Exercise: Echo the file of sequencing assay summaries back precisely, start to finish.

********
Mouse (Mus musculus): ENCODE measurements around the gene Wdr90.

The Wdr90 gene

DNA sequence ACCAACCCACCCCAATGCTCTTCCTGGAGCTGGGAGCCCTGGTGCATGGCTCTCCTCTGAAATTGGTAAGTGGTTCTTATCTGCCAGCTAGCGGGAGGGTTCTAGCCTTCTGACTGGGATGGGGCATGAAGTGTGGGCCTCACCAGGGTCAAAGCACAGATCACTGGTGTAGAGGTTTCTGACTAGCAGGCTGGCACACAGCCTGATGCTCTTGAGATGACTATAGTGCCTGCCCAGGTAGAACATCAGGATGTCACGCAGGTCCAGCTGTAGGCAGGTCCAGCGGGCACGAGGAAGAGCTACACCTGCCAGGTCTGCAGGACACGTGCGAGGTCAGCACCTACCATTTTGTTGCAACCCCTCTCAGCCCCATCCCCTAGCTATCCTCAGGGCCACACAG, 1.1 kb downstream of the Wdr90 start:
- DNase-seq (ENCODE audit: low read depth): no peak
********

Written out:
Mouse (Mus musculus): ENCODE measurements around the gene Wdr90.

The Wdr90 gene

DNA sequence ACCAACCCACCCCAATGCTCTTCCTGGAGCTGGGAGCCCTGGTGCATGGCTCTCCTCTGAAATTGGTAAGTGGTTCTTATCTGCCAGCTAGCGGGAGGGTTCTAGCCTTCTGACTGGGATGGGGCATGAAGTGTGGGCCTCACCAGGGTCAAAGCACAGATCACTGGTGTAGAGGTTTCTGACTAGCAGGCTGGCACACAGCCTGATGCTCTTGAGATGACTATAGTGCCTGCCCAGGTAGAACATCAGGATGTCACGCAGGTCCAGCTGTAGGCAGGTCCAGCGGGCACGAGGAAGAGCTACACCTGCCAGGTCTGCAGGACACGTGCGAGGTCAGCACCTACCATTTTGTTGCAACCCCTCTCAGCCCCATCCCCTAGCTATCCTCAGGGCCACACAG, 1.1 kb downstream of the Wdr90 start:
- DNase-seq (ENCODE audit: low read depth): no peak